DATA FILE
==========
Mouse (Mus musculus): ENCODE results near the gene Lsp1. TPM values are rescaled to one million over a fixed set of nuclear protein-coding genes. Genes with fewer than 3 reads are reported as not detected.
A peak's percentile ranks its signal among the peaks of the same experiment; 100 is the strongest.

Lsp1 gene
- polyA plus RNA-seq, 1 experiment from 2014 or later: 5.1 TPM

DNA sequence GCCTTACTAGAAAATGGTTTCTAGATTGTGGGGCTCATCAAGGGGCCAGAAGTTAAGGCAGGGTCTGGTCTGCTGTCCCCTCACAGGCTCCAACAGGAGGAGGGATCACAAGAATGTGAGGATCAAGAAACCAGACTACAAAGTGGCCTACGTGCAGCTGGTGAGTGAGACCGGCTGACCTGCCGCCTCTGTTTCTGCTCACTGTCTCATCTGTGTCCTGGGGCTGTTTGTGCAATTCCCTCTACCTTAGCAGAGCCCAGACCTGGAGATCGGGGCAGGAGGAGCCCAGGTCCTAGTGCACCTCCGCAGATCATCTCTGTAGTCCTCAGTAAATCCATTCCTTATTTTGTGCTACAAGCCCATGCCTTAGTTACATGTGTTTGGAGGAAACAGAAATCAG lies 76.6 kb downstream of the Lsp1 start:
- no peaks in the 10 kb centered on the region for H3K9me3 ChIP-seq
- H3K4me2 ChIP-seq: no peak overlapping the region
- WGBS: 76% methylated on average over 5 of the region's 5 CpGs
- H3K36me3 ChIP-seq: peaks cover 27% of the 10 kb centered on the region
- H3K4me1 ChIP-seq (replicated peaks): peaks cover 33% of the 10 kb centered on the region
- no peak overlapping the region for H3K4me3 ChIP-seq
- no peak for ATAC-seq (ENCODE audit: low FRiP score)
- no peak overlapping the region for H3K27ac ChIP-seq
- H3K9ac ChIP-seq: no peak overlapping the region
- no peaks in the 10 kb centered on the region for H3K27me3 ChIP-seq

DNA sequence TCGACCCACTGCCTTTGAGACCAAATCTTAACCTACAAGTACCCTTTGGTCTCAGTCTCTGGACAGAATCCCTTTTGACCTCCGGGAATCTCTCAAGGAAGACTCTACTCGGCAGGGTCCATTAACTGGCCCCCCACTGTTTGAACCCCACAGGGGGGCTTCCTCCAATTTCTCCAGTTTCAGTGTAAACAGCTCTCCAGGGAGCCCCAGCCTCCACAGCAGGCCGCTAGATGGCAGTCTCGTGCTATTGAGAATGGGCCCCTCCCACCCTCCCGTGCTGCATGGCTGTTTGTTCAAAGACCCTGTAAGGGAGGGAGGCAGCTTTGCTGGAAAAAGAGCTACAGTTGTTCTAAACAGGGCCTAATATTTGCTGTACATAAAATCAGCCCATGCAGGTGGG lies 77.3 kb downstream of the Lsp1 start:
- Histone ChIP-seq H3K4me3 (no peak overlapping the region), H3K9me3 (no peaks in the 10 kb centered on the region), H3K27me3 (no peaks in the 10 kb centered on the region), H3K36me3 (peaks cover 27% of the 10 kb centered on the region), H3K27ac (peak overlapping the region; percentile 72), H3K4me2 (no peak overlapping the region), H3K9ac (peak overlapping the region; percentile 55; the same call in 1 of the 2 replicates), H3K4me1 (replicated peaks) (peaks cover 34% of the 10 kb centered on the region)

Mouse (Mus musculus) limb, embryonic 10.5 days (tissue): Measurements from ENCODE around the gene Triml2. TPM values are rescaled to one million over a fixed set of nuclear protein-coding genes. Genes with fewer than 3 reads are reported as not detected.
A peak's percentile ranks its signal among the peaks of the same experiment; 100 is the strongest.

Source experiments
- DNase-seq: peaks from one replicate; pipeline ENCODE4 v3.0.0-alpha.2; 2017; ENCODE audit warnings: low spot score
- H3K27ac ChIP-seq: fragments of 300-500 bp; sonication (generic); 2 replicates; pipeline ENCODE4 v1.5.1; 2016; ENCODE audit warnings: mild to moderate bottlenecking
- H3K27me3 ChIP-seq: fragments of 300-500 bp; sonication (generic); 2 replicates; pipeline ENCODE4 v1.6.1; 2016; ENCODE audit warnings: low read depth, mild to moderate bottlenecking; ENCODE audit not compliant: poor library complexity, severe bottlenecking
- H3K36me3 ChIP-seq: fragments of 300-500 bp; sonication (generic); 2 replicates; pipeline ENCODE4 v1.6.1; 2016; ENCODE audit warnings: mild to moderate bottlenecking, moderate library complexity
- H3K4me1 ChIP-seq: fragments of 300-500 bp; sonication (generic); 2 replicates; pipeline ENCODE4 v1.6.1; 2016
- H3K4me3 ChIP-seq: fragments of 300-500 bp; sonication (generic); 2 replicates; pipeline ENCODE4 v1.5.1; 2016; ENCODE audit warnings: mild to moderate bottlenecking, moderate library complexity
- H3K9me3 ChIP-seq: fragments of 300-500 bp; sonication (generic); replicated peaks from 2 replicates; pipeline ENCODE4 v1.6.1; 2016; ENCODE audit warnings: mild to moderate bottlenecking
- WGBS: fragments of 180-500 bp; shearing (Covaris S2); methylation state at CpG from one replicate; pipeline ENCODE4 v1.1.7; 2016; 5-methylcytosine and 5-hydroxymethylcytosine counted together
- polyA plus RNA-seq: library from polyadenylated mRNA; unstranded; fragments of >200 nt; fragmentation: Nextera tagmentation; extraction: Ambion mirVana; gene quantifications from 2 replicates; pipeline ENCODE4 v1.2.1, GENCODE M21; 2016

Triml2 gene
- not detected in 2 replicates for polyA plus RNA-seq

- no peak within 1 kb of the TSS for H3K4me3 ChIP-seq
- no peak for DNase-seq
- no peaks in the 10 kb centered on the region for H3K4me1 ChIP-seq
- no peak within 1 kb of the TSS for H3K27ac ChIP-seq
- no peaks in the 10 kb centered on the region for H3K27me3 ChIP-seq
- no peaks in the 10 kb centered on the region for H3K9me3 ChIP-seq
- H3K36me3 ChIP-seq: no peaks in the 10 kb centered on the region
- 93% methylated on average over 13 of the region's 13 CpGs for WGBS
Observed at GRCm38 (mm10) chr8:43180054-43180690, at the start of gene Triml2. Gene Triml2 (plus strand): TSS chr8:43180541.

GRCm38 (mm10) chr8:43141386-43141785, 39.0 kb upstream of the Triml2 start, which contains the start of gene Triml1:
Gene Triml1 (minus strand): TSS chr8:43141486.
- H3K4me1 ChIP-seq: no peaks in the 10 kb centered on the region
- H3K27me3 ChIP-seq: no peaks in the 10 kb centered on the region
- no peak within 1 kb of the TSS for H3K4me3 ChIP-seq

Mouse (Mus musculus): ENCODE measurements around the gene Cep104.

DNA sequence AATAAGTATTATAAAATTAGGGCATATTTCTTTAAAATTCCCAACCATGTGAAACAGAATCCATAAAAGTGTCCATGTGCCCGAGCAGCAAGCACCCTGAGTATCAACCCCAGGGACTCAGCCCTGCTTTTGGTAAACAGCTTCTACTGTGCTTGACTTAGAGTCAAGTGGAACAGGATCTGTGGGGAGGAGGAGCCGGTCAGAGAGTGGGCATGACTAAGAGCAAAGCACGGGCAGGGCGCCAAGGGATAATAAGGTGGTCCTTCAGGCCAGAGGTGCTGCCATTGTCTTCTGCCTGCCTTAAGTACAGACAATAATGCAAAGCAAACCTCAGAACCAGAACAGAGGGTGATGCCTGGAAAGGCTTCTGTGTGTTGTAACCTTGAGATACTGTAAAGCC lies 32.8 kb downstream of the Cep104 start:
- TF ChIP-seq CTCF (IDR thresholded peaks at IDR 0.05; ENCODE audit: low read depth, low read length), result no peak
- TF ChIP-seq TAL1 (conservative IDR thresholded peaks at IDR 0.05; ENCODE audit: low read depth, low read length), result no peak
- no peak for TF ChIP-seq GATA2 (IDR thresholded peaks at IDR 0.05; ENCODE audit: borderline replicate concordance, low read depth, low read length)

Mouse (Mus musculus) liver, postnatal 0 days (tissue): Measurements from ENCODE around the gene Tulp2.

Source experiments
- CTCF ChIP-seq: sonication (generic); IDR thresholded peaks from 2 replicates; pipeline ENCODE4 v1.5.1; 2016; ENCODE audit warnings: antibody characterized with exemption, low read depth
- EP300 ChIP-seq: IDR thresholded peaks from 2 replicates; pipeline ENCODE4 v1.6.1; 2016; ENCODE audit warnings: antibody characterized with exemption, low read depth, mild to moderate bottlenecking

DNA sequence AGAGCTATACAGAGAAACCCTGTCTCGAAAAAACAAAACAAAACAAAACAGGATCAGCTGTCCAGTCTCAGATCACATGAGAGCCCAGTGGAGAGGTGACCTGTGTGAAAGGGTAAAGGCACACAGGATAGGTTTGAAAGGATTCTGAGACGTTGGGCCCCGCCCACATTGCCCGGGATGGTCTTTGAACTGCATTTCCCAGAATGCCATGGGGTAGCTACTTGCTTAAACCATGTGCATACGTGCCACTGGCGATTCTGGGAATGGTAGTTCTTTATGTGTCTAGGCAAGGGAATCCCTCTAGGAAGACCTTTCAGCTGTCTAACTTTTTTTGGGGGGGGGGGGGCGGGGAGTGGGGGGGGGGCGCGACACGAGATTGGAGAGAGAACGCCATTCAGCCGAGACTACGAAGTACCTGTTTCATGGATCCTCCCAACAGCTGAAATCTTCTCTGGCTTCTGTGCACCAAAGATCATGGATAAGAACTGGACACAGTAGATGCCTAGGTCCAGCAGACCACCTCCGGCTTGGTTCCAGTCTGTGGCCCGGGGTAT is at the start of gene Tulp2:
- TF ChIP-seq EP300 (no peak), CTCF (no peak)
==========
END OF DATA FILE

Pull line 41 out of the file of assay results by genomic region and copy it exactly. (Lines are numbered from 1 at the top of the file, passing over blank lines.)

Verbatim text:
GRCm38 (mm10) chr8:43141386-43141785, 39.0 kb upstream of the Triml2 start, which contains the start of gene Triml1: